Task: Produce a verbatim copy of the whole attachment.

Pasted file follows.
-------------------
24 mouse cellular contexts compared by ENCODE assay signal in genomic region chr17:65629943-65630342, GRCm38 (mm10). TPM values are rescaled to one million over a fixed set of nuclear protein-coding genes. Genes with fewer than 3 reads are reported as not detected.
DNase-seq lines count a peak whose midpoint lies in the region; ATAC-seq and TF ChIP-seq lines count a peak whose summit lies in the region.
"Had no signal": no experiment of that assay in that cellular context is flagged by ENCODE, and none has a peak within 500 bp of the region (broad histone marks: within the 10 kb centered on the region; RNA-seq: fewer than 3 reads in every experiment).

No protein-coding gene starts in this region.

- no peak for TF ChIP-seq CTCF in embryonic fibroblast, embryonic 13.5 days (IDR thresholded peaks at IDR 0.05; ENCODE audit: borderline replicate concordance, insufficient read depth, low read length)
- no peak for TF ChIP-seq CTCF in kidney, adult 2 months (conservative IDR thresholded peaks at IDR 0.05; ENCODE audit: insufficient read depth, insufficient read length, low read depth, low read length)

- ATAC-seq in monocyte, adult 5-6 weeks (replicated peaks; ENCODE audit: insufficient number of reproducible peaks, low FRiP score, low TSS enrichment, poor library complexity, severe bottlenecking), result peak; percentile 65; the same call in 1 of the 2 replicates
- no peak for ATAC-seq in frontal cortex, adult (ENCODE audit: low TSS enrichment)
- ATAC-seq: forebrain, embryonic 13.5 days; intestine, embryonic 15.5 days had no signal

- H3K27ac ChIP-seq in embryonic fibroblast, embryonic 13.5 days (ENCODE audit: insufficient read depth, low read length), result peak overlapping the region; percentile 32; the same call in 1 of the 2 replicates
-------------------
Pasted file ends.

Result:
24 mouse cellular contexts compared by ENCODE assay signal in genomic region chr17:65629943-65630342, GRCm38 (mm10). TPM values are rescaled to one million over a fixed set of nuclear protein-coding genes. Genes with fewer than 3 reads are reported as not detected.
DNase-seq lines count a peak whose midpoint lies in the region; ATAC-seq and TF ChIP-seq lines count a peak whose summit lies in the region.
"Had no signal": no experiment of that assay in that cellular context is flagged by ENCODE, and none has a peak within 500 bp of the region (broad histone marks: within the 10 kb centered on the region; RNA-seq: fewer than 3 reads in every experiment).

No protein-coding gene starts in this region.

- no peak for TF ChIP-seq CTCF in embryonic fibroblast, embryonic 13.5 days (IDR thresholded peaks at IDR 0.05; ENCODE audit: borderline replicate concordance, insufficient read depth, low read length)
- no peak for TF ChIP-seq CTCF in kidney, adult 2 months (conservative IDR thresholded peaks at IDR 0.05; ENCODE audit: insufficient read depth, insufficient read length, low read depth, low read length)

- ATAC-seq in monocyte, adult 5-6 weeks (replicated peaks; ENCODE audit: insufficient number of reproducible peaks, low FRiP score, low TSS enrichment, poor library complexity, severe bottlenecking), result peak; percentile 65; the same call in 1 of the 2 replicates
- no peak for ATAC-seq in frontal cortex, adult (ENCODE audit: low TSS enrichment)
- ATAC-seq: forebrain, embryonic 13.5 days; intestine, embryonic 15.5 days had no signal

- H3K27ac ChIP-seq in embryonic fibroblast, embryonic 13.5 days (ENCODE audit: insufficient read depth, low read length), result peak overlapping the region; percentile 32; the same call in 1 of the 2 replicates